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- Tellingly, the researchers discovered that of the 31 factors studied, 18 had reached record highs or lows
- The study found that in April 2021, carbon dioxide concentrations soared to 416 parts per million – the highest monthly global average concentration recorded to date
- The study also stated that the number of ruminant livestock – one of the largest sources of warming gases – had risen to over 4 billion, and now had a total mass greater than all human and wild animals put together
Around two years ago, over 10,000 scientists from some 150 countries declared a global climate emergency. They have now been joined by an additional 2,800 signatories calling for immediate and urgent action to protect life on the planet. In a new study tracking Earth’s ‘vital signs,’ researchers found overwhelming evidence that the climate was approaching important ‘tipping points’ as the Earth continues to warm.
The study arrives in the wake of a series of extreme weather events that saw Canada’s national heat record shattered, German towns ripped to shreds by floods, and distraught Chinese citizens struggle to escape chest-high water after almost a year’s worth of rain fell in just three days.
“The extreme climate events and patterns that we’ve witnessed over the last several years – not to mention the last several weeks – highlight the heightened urgency with which we must address the climate crisis,” said Philip Duffy, co-author of the study and executive director of the Woodwell Climate Research Center in Massachusetts.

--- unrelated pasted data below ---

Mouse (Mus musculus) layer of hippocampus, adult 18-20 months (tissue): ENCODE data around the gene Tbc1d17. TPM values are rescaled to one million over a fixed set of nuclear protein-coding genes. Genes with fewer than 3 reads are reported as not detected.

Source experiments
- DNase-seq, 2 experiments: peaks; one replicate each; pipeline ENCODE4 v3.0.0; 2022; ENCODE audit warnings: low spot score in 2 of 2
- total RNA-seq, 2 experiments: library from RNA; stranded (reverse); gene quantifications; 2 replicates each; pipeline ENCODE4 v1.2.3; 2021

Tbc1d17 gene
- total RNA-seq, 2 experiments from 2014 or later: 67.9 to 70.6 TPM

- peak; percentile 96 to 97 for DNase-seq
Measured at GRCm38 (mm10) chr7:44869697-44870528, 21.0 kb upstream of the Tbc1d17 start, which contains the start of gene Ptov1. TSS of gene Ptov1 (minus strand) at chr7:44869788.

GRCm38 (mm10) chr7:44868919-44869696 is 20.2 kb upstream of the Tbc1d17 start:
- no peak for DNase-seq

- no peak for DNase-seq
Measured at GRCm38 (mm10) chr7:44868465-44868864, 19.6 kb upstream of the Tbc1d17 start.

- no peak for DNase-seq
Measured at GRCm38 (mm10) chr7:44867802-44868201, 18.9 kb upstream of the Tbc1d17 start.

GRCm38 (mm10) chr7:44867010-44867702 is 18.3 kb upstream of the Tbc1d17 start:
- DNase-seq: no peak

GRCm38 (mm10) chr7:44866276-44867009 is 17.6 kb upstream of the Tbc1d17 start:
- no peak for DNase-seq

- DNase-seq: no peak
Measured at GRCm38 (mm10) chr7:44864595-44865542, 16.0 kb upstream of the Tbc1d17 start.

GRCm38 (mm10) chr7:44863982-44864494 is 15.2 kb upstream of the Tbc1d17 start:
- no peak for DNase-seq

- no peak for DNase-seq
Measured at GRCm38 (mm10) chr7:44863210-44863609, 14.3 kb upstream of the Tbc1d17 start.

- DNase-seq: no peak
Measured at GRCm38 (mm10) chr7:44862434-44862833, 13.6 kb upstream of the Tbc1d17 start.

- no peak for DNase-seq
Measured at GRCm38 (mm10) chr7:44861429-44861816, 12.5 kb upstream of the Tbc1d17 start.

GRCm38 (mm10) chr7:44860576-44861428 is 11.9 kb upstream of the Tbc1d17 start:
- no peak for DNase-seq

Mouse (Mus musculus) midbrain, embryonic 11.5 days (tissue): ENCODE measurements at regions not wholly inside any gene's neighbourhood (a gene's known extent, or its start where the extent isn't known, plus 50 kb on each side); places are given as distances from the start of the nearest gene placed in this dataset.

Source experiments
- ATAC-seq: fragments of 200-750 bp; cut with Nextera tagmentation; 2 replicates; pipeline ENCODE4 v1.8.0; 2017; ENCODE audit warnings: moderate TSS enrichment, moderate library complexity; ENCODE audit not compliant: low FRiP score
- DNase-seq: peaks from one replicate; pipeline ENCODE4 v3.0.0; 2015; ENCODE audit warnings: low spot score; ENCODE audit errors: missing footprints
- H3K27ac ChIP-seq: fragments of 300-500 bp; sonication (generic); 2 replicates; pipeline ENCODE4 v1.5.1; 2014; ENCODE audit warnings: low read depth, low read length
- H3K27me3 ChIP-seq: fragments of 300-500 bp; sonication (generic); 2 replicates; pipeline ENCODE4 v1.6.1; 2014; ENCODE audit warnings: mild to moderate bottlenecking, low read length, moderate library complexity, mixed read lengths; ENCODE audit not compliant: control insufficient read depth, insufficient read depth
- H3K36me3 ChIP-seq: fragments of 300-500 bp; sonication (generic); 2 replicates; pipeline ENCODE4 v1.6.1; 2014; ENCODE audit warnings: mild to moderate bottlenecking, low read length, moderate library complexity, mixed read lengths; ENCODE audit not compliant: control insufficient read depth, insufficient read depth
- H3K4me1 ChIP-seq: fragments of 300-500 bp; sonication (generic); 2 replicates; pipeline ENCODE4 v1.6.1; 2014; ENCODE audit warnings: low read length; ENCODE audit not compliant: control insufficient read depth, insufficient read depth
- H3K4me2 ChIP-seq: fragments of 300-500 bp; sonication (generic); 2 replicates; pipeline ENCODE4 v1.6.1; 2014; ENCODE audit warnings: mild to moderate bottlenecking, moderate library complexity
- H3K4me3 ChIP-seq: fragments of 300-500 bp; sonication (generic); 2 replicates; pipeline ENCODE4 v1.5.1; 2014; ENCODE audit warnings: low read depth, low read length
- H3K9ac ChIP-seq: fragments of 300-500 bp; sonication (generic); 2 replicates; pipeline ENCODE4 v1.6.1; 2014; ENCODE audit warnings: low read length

The research involved assessing planetary health by studying a range of vital signs that included greenhouse gas emissions, thickness of glaciers, sea-ice extent, deforestation and ocean heat content among others. Tellingly, the researchers discovered that of the 31 factors studied, 18 had reached record highs or lows.
Although the pandemic and the subsequent restrictions to mobility yielded a temporary drop in global carbon emissions, its effect was negligible across the entire year. Fossil fuel use also did fall marginally in 2020 but the report’s authors note that methane, nitrous dioxide and carbon dioxide ‘all set new year-to-date records for atmospheric concentrations in both 2020 and 2021.’
In fact, the study found that in April 2021, carbon dioxide concentrations soared to 416 parts per million – the highest monthly global average concentration recorded to date. It also bears mentioning that the five hottest years on record have all arrived post-2015, with 2020 estimated to be the second-hottest year in history.
In the report published in the journal, Bioscience, the authors also noted the record low levels of ice mass found in Greenland, adding that the Antarctic Glaciers were now melting 31 per cent quicker than they were only 15 years ago. The annual rate of deforestation in the Brazilian Amazon also reached a 12-year high last year.
Importantly, the study also stated that the number of ruminant livestock – one of the largest sources of warming gases – had risen to over 4 billion, and now had a total mass greater than all human and wild animals put together.
Ocean acidification had also reached record levels, and coupled with warmer ocean temperatures, threaten the survival of coral reefs that more than 500 million humans depend on for sustenance, tourism and protection from extreme weather.
The researchers listed three primary emergency responses that needed to be carried out urgently to address the climate crisis – phasing out and ultimately ending fossil fuel use, setting a ‘significant carbon price’ and creating socially just carbon markets, and restoring carbon sinks and biodiversity hotspots. Climate change ought to be introduced into school curricula also, the authors added.
This article “What study tracking Earth’s ‘vital signs’ says” originally appeared here